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>> she has made the belief a lot more difficult. i think we will see a lot more companies looking at alternatives. tom: mark mobius, argued optimist on the future of -- are you an optimist on the future of london? will still bedon here, but, because of brexit or not, there would be a move into asia. tom: a wonderful mix here. today, we willio speak to james steel. we will find out, and get an update. this is bloomberg. ♪
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francine: this is "bloomberg surveillance." i am francine lacqua in london. -- having two
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espressos after the weekend we had. that's get to first word news. taylor: hillary clinton donald trump had their second presidential debate last night at washington university in st. louis. acrimony was in the air. trump, reeling from last week's 05 tape in a 20 which he referred to women integrating terms offered an apology. hillary clinton: it is not only women and his video that raises questions about his fitness to be our president. because he has also targeted immigrants, african-americans, latinos, people with disabilities, p.o.w.'s, muslims, and so many others. so this is who donald trump is. the question for us, the question our country must answer
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is, this is not who we are. to the debate, trump made an appearance broadcast live on facebook with a trio of women who previously accused bill clinton of sexual misconduct. matthew's winds are diminishing along the north carolina coast. it was still packing winds of 75 miles per hour. life-threatening floods will continue over the pushes of eastern north carolina, that received record rain. matthew has killed at least 17 people in the u.s., nearly half of them in north carolina. for foreign outreach theresa may this week. she visits the netherlands today after local concerns that the government's focus on immigration controls in at least the eu risks alienating international partners. she is trying to build understanding out of this
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month's eu summit out of brussels, which will be her first. oliver hart and thing hallstrom -- and thing hallstrom -- and holmstroem awarded the nobel prize in economics. global news 24 hours a day, powered by more than 2600 journalists and analysts in more than 120 countries, i am taylor riggs. this is bloomberg. francine? tom? tom: thanks so much. it is an economics that all of us knows, the idea of my toy policy. holmstroem and bengt -- this is about the micro-foundations, the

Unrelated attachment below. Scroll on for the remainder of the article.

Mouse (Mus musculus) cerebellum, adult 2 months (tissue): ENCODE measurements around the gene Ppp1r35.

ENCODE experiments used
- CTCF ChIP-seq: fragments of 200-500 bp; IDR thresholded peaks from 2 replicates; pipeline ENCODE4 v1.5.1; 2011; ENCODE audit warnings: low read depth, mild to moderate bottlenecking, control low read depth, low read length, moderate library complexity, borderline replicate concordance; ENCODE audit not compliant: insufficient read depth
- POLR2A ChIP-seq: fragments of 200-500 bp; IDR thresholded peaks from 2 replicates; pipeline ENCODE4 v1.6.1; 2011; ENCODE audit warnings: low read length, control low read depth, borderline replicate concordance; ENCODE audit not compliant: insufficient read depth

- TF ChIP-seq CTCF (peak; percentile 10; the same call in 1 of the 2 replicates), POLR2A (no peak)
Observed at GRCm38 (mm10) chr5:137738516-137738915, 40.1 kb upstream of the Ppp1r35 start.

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microeconomics of everything we do every day pretty it is a different world. >> it is a whole different world. macroeconomics is based on micro . it takes a buildup of micro to get to macro. i think that also this maybe suggests the fate of the world in the economic theory right now, that the macro world is really struggling with the whole foundation and how the economies are operating. part of this is the idea of contract theory principle in agent, and that goes to central banks where janet yellen really cannot control her story as a principle of the macro economic debate. talked aboutve this before. i think central banks are struggling against limitations of what they can achieve all over the world, and the more they interfere with markets, with this process, the more imbalances they create. we are seeing that in japan, where they do not know if they are trying to talk about the
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quantity in the system, the level of interest rates. the d -- the more deeply you get involved, the more consequences there are. should why the fed start normalizing rates and let the economies operate in a normal tom: manner. tom:francine: -- in a normal manner. tom: mark mobius is with you in london, francine. francine: we are back with mark and bob sinchen, in new york. is, whether they have taken the idea that the fed is hiking -- or that they will be surprised if they do so in 18 months. mark: if you look at the 10-year history, there is absolutely no correlation between interest rates and the markets. emerging markets, at least.